Course Description

Prevention, Health, and Disability

  This course advances understanding of prevention, health, and disability to prepare for AOTA’s current vision. Within the context of health care reform, students will analyze conceptual models of health and disability and factors influencing health care quality, disparities, and health outcomes of individuals, families, and populations. Students will explore the therapeutic use of self and examine the programs, evidence, and the value of occupational therapy’s role in three domains: 1) prevention efforts, 2) promoting health and well-being, and 3) maximizing function and participation for people with and without disabilities.  


To understand the roles, evidence, value, and potential of occupational therapy in three domains: 1) prevention, 2) promotion of health and well-being, and 3) improvement of function and participation for people with and without disabilities.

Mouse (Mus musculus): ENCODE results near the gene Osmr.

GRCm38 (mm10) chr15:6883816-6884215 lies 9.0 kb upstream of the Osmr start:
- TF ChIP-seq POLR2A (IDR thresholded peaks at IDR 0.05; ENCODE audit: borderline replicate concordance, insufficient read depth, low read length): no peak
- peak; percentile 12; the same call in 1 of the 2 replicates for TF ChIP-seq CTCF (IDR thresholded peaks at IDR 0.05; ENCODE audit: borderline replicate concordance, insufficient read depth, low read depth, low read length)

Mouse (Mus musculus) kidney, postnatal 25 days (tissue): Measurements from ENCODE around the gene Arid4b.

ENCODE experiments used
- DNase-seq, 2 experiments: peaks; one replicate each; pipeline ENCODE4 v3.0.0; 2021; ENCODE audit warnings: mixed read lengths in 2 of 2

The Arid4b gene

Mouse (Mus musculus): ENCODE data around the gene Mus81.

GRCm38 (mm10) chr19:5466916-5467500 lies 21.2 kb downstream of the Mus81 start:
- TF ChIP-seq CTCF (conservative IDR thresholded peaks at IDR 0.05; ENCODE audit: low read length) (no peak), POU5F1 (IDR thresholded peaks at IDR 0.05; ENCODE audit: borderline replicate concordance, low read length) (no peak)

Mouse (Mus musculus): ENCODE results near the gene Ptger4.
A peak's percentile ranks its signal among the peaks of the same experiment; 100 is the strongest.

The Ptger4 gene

Upon successful completion of this course, the student will:

  • Analyze the variables affecting costs, outcomes, and quality of health care in the United States.
  • Articulate the process and measures commonly used in quality improvement.
  • Compare and contrast models and frameworks of health, disability, and functioning.
  • Develop a theory and evidence-base brief proposal of one of the following: (a) health promotion and wellness program, (b) prevention program, or (c) quality improvement program.
  • Apply evidence-based guidelines to the identification and prevention of health care problems within occupational therapy’s scope of practice.
  • Synthesize broad ecological and social determinants of health and evidence to design and deliver evidence-based, culturally relevant clinical interventions and strategies.
  • Create materials for advocacy on behalf of clients, occupational therapy, or health policy.
  • Analyze how therapeutic use of self and shared decision-making facilitate client engagement and therapeutic progress.